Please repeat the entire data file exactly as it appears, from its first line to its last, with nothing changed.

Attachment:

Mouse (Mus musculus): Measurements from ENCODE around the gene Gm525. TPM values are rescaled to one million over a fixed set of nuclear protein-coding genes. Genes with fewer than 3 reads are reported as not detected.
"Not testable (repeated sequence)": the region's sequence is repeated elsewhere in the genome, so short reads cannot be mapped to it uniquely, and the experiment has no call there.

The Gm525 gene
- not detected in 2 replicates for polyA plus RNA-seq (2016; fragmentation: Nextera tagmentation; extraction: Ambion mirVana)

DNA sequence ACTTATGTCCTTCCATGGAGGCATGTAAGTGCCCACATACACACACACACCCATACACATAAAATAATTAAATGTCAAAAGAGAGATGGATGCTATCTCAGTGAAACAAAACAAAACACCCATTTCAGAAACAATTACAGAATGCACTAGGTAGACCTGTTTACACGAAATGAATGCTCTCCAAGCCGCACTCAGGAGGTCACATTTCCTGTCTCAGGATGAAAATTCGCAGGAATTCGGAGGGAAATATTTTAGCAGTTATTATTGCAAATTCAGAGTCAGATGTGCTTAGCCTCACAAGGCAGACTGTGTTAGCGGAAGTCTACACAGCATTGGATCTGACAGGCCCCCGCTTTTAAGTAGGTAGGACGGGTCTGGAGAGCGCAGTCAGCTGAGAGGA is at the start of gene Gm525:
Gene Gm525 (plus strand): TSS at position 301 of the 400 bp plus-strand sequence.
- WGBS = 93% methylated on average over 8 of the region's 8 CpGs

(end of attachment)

Mouse (Mus musculus): Measurements from ENCODE around the gene Gm525. TPM values are rescaled to one million over a fixed set of nuclear protein-coding genes. Genes with fewer than 3 reads are reported as not detected.
"Not testable (repeated sequence)": the region's sequence is repeated elsewhere in the genome, so short reads cannot be mapped to it uniquely, and the experiment has no call there.

The Gm525 gene
- not detected in 2 replicates for polyA plus RNA-seq (2016; fragmentation: Nextera tagmentation; extraction: Ambion mirVana)

DNA sequence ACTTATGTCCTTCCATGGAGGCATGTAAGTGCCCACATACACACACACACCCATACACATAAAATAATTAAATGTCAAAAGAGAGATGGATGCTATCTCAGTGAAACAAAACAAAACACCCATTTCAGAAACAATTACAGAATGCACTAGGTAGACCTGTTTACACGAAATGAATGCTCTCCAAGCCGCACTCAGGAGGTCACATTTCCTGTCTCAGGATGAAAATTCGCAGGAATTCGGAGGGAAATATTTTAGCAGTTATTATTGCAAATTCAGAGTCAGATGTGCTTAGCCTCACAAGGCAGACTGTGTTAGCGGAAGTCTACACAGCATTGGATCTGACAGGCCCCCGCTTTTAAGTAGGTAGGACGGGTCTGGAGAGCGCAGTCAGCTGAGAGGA is at the start of gene Gm525:
Gene Gm525 (plus strand): TSS at position 301 of the 400 bp plus-strand sequence.
- WGBS = 93% methylated on average over 8 of the region's 8 CpGs